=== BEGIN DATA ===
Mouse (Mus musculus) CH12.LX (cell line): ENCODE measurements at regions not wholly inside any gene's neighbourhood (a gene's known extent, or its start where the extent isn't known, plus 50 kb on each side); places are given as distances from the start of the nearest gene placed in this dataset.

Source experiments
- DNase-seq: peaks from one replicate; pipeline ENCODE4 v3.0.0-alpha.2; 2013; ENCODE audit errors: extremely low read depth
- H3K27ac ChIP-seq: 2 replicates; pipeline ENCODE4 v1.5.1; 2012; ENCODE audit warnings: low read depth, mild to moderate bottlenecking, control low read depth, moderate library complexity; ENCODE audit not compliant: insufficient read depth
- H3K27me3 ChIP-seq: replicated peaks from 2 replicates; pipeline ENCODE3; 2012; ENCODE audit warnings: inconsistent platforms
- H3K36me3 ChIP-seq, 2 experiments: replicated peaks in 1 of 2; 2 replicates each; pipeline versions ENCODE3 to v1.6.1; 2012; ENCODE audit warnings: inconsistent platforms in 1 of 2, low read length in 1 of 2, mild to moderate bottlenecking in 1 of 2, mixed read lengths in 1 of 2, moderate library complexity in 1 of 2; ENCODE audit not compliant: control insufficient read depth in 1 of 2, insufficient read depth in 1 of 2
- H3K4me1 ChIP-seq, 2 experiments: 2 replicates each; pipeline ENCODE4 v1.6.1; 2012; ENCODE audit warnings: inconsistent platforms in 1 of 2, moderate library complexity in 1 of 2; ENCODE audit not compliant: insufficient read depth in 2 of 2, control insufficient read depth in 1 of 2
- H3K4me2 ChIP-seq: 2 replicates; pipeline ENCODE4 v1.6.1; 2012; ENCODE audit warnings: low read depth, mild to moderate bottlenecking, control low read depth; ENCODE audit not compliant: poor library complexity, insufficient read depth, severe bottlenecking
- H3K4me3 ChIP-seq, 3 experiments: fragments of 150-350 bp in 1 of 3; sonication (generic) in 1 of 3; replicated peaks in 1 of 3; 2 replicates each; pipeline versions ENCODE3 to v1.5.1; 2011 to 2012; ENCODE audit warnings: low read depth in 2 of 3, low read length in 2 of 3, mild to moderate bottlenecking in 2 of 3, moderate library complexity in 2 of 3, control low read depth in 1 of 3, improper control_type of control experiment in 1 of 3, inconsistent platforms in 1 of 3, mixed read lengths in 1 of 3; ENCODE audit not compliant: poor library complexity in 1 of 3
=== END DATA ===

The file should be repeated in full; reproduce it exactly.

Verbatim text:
Mouse (Mus musculus) CH12.LX (cell line): ENCODE measurements at regions not wholly inside any gene's neighbourhood (a gene's known extent, or its start where the extent isn't known, plus 50 kb on each side); places are given as distances from the start of the nearest gene placed in this dataset.

Source experiments
- DNase-seq: peaks from one replicate; pipeline ENCODE4 v3.0.0-alpha.2; 2013; ENCODE audit errors: extremely low read depth
- H3K27ac ChIP-seq: 2 replicates; pipeline ENCODE4 v1.5.1; 2012; ENCODE audit warnings: low read depth, mild to moderate bottlenecking, control low read depth, moderate library complexity; ENCODE audit not compliant: insufficient read depth
- H3K27me3 ChIP-seq: replicated peaks from 2 replicates; pipeline ENCODE3; 2012; ENCODE audit warnings: inconsistent platforms
- H3K36me3 ChIP-seq, 2 experiments: replicated peaks in 1 of 2; 2 replicates each; pipeline versions ENCODE3 to v1.6.1; 2012; ENCODE audit warnings: inconsistent platforms in 1 of 2, low read length in 1 of 2, mild to moderate bottlenecking in 1 of 2, mixed read lengths in 1 of 2, moderate library complexity in 1 of 2; ENCODE audit not compliant: control insufficient read depth in 1 of 2, insufficient read depth in 1 of 2
- H3K4me1 ChIP-seq, 2 experiments: 2 replicates each; pipeline ENCODE4 v1.6.1; 2012; ENCODE audit warnings: inconsistent platforms in 1 of 2, moderate library complexity in 1 of 2; ENCODE audit not compliant: insufficient read depth in 2 of 2, control insufficient read depth in 1 of 2
- H3K4me2 ChIP-seq: 2 replicates; pipeline ENCODE4 v1.6.1; 2012; ENCODE audit warnings: low read depth, mild to moderate bottlenecking, control low read depth; ENCODE audit not compliant: poor library complexity, insufficient read depth, severe bottlenecking
- H3K4me3 ChIP-seq, 3 experiments: fragments of 150-350 bp in 1 of 3; sonication (generic) in 1 of 3; replicated peaks in 1 of 3; 2 replicates each; pipeline versions ENCODE3 to v1.5.1; 2011 to 2012; ENCODE audit warnings: low read depth in 2 of 3, low read length in 2 of 3, mild to moderate bottlenecking in 2 of 3, moderate library complexity in 2 of 3, control low read depth in 1 of 3, improper control_type of control experiment in 1 of 3, inconsistent platforms in 1 of 3, mixed read lengths in 1 of 3; ENCODE audit not compliant: poor library complexity in 1 of 3